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Sunday, November 10, 2013


My maternal grandfather 'Mac' in 1917. Survived.
I posted the following thoughts on my personal Facebook wall yesterday, and had a lot of comments. A number of people asked to share it, so I thought I'd share it here on my blog...

My paternal grandfather Fred. Survived, but wounded at Vimy Ridge.

I find it sad that some people choose to view wearing a poppy as somehow 'pro-war'. I think it's quite the opposite, isn't it? I wear mine to commemorate sacrifice, to reflect on the evil waste and futility of war-- ALL war, not just the 'big two'. I have never been a fan of violence and mass bloodshed. I abhor the dictators past and present who force humanity to its knees and murder them in their millions, and press soldiers into doing their dirty work. I despair that those on the side of good are forced to kill. Whatever reasons a soldier has to take up arms-- whether by choice, duty or bullying-- they are part of this horrid cycle that never seems to break.

Uncle Bill in WWII- sole survivor of a Lancaster crash.

Remembrance matters to me. A lot. We are not honouring the act of war: we are honouring the memory of countless lost people. I empathize with those who are disgusted by the cynical politicians who make a holy show of it all, and use it as an opportunity to divide us further and whip up jingoism for future use against The Enemy (whoever they happen to be this time). I hate the way every country's politicians seem to use the 'good optics' and pretend they care about soldiers one day a year... all while they turn their backs on vets and their families who need support precisely *because* of the sacrifices they make for the sake of their countries. I share their righteous disgust, but I will not turn it into a shunning of Remembrance.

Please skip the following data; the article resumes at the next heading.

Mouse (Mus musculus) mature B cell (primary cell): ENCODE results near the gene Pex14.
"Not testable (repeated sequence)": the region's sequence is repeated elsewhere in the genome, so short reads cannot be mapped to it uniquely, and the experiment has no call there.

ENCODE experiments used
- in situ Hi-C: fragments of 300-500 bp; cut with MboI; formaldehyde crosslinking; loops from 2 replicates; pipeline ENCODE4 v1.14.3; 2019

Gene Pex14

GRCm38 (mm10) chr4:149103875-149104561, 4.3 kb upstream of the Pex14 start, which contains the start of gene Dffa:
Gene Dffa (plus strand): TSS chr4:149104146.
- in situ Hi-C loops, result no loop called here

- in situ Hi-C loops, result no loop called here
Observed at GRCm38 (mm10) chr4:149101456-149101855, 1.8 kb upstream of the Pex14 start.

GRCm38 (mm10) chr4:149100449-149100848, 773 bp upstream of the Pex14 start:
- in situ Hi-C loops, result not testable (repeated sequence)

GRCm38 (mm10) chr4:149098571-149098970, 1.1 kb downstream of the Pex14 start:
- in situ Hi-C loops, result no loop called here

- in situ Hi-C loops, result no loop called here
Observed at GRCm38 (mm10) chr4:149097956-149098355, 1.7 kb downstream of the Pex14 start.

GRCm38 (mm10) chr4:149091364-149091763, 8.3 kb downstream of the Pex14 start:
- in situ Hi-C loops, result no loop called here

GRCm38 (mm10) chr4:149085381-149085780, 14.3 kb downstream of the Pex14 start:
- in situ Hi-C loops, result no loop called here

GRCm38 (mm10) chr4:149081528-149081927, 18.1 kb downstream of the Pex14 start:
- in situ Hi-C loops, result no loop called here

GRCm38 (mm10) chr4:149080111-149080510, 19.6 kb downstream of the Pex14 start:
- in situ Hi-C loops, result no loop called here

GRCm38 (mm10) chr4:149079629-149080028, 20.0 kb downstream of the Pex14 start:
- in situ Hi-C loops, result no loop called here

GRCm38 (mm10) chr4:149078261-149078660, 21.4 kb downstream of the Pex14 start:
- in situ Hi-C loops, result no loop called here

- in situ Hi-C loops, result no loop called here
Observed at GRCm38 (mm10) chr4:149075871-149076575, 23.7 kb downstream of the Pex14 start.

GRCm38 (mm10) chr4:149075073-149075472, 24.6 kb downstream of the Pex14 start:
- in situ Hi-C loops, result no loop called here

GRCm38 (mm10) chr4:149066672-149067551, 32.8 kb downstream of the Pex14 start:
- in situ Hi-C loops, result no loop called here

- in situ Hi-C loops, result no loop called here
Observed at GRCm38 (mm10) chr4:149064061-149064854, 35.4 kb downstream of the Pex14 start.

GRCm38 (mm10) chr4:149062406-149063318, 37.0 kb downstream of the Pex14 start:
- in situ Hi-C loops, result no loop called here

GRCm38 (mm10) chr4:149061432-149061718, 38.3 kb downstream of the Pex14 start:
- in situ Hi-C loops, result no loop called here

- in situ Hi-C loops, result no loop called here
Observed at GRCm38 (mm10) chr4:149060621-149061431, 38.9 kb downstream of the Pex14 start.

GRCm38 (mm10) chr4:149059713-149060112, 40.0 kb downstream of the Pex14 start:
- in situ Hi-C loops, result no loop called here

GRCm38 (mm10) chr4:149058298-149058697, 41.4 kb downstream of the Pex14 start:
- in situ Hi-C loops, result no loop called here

My great uncle. Killed in action, 1915.

'Remember'. Interpret that how you will: only remember. For two minutes.

We must keep our hearts in it-- our wounded, broken hearts-- for the sake of humanity. If we can recall the waste and apply the lessons (that's the tricky part-- we never seem to learn, do we?) then we are better for it as a whole.

A tall order, I know. But I will never miss the date of Remembrance so long as I can stand and bow my head. For two minutes. For the sake of humanity and all of its bloody sacrifice.


  1. I have fought in the War on Terror and I will not glorify war but I will agree that we need to remember. I love this post. It doesn't matter why the soldier fights, it doesn't matter what his enemy was or is now, but what does matter is that we remember the sacrifices that were asked of them. No one knows what we have seen or what we have done. It isn't the movies, it isn't the video games, it isn't the one day a year as you say that the politician's love to use to show that they just love their men and women in uniform. It is all show. Thank you for this post.

  2. Thank you, TJ. It means a lot coming from you, especially when you have seen and been through situations most of us cannot begin to understand.